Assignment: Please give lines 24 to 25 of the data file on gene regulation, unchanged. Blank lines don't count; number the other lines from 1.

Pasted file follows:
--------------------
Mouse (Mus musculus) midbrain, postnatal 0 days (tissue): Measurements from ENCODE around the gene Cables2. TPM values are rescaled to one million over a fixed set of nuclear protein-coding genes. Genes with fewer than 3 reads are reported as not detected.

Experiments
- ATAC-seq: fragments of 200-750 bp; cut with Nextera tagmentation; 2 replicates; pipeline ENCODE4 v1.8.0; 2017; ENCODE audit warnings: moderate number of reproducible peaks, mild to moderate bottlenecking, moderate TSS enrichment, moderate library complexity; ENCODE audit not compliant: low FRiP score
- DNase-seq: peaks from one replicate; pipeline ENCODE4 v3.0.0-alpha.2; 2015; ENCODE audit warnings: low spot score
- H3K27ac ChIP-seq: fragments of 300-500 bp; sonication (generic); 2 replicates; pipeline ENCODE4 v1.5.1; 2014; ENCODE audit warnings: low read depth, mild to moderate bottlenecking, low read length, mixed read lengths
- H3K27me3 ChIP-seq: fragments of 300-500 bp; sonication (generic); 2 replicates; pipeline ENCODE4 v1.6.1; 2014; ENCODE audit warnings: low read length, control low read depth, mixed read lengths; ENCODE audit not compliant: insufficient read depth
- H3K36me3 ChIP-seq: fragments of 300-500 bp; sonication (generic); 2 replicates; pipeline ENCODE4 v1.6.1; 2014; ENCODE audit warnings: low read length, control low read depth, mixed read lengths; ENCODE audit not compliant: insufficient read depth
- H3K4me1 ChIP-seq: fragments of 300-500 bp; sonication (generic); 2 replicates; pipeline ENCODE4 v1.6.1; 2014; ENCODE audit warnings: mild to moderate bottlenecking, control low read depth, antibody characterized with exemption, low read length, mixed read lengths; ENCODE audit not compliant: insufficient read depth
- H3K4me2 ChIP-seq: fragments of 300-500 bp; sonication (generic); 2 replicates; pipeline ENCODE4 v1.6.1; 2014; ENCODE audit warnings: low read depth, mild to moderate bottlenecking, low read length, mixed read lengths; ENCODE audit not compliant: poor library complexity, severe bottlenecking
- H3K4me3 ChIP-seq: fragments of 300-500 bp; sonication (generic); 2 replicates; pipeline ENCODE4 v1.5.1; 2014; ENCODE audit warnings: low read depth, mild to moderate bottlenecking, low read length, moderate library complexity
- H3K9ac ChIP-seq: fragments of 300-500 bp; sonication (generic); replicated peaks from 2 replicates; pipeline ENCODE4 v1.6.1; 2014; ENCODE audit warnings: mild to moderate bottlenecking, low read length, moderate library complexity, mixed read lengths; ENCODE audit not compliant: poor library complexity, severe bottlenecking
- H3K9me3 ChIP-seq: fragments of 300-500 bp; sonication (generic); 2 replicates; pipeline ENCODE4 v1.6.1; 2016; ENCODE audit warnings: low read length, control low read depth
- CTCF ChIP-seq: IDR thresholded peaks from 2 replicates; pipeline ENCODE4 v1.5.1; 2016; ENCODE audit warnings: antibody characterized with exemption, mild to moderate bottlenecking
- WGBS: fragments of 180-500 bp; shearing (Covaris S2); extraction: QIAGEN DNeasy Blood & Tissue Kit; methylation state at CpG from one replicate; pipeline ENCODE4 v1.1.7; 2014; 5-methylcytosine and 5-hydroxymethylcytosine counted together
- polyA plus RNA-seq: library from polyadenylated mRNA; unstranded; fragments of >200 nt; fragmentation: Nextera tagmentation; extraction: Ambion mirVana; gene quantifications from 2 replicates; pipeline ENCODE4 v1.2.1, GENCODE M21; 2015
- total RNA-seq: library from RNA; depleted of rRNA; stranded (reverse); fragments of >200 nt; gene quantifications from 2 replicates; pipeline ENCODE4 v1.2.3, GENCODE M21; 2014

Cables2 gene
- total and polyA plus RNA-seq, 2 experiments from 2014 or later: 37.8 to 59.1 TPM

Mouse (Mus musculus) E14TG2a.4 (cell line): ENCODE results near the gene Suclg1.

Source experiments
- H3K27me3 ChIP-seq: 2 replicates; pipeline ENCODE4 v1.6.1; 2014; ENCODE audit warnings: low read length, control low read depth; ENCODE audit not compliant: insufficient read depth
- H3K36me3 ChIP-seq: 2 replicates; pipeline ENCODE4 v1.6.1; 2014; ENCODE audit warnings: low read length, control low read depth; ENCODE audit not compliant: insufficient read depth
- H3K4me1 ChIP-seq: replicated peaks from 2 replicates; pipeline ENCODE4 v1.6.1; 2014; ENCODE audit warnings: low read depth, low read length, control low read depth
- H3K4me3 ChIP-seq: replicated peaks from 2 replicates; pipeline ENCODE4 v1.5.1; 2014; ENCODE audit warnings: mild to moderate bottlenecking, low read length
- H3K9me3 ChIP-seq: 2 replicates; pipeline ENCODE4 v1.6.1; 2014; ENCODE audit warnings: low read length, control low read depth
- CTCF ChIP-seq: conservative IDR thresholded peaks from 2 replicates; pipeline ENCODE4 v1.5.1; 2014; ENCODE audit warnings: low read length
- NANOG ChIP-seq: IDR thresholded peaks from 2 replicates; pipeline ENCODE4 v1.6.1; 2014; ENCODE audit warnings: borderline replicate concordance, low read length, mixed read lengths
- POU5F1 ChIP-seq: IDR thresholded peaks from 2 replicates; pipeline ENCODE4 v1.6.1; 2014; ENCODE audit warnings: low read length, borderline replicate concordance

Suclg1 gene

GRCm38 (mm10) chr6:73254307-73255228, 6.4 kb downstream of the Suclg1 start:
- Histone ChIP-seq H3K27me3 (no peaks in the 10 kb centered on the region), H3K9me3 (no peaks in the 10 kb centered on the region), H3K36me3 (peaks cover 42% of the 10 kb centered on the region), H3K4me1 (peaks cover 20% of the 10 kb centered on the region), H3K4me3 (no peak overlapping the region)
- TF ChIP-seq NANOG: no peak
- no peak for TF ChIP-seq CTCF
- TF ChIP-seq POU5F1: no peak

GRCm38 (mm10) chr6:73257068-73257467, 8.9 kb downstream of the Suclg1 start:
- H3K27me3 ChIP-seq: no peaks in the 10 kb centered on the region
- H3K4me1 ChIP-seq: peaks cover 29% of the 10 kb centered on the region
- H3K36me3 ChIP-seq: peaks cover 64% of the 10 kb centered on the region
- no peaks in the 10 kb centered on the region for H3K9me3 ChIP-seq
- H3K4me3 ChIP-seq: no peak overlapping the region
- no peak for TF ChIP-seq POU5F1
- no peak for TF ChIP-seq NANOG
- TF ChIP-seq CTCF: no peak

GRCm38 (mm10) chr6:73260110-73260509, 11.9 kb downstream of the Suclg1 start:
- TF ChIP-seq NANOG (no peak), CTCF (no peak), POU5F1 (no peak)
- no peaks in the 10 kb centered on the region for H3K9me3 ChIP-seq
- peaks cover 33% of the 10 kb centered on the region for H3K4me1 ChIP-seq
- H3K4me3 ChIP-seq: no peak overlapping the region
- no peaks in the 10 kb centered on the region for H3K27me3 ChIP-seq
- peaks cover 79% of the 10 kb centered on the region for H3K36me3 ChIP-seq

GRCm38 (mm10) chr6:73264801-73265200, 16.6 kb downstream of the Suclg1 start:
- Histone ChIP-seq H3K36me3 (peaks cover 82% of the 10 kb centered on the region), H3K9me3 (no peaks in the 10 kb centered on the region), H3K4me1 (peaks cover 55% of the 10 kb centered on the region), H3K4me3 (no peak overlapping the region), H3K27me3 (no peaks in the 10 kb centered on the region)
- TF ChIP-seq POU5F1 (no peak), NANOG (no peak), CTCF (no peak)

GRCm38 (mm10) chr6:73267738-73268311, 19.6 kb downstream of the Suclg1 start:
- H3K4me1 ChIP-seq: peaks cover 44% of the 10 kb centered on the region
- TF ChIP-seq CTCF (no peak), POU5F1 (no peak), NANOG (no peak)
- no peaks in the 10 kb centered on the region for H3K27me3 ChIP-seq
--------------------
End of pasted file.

- H3K4me3 ChIP-seq: replicated peaks from 2 replicates; pipeline ENCODE4 v1.5.1; 2014; ENCODE audit warnings: mild to moderate bottlenecking, low read length
- H3K9me3 ChIP-seq: 2 replicates; pipeline ENCODE4 v1.6.1; 2014; ENCODE audit warnings: low read length, control low read depth